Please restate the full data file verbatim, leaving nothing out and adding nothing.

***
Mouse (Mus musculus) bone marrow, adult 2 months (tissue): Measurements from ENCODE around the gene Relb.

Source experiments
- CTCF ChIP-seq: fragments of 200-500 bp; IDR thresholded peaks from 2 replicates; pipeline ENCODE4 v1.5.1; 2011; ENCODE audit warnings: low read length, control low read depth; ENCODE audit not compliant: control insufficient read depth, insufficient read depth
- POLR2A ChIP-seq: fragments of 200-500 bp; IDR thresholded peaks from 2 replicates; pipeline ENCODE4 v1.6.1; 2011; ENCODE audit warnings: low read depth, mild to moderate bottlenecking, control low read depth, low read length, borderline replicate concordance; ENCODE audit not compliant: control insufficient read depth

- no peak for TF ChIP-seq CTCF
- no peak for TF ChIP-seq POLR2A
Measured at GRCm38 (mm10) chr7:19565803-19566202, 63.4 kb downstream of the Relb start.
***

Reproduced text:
Mouse (Mus musculus) bone marrow, adult 2 months (tissue): Measurements from ENCODE around the gene Relb.

Source experiments
- CTCF ChIP-seq: fragments of 200-500 bp; IDR thresholded peaks from 2 replicates; pipeline ENCODE4 v1.5.1; 2011; ENCODE audit warnings: low read length, control low read depth; ENCODE audit not compliant: control insufficient read depth, insufficient read depth
- POLR2A ChIP-seq: fragments of 200-500 bp; IDR thresholded peaks from 2 replicates; pipeline ENCODE4 v1.6.1; 2011; ENCODE audit warnings: low read depth, mild to moderate bottlenecking, control low read depth, low read length, borderline replicate concordance; ENCODE audit not compliant: control insufficient read depth

- no peak for TF ChIP-seq CTCF
- no peak for TF ChIP-seq POLR2A
Measured at GRCm38 (mm10) chr7:19565803-19566202, 63.4 kb downstream of the Relb start.